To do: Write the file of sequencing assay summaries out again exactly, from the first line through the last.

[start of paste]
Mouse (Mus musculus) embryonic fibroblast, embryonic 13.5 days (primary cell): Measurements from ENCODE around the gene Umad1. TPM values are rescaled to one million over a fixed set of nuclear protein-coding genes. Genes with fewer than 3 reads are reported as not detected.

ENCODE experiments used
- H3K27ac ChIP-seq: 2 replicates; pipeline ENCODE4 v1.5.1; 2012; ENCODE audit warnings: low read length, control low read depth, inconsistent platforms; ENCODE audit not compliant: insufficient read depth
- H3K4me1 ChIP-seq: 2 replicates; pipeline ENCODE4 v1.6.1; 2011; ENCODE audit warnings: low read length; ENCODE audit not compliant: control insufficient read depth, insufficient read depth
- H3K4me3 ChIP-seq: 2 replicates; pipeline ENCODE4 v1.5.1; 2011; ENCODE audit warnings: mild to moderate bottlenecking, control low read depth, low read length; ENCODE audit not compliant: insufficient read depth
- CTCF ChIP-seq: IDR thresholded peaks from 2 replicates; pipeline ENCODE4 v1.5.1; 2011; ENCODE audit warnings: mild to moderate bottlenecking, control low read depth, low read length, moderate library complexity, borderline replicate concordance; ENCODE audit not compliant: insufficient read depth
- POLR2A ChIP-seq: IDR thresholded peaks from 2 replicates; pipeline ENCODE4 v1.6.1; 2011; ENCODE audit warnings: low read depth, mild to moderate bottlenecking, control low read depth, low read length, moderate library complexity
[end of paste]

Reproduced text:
Mouse (Mus musculus) embryonic fibroblast, embryonic 13.5 days (primary cell): Measurements from ENCODE around the gene Umad1. TPM values are rescaled to one million over a fixed set of nuclear protein-coding genes. Genes with fewer than 3 reads are reported as not detected.

ENCODE experiments used
- H3K27ac ChIP-seq: 2 replicates; pipeline ENCODE4 v1.5.1; 2012; ENCODE audit warnings: low read length, control low read depth, inconsistent platforms; ENCODE audit not compliant: insufficient read depth
- H3K4me1 ChIP-seq: 2 replicates; pipeline ENCODE4 v1.6.1; 2011; ENCODE audit warnings: low read length; ENCODE audit not compliant: control insufficient read depth, insufficient read depth
- H3K4me3 ChIP-seq: 2 replicates; pipeline ENCODE4 v1.5.1; 2011; ENCODE audit warnings: mild to moderate bottlenecking, control low read depth, low read length; ENCODE audit not compliant: insufficient read depth
- CTCF ChIP-seq: IDR thresholded peaks from 2 replicates; pipeline ENCODE4 v1.5.1; 2011; ENCODE audit warnings: mild to moderate bottlenecking, control low read depth, low read length, moderate library complexity, borderline replicate concordance; ENCODE audit not compliant: insufficient read depth
- POLR2A ChIP-seq: IDR thresholded peaks from 2 replicates; pipeline ENCODE4 v1.6.1; 2011; ENCODE audit warnings: low read depth, mild to moderate bottlenecking, control low read depth, low read length, moderate library complexity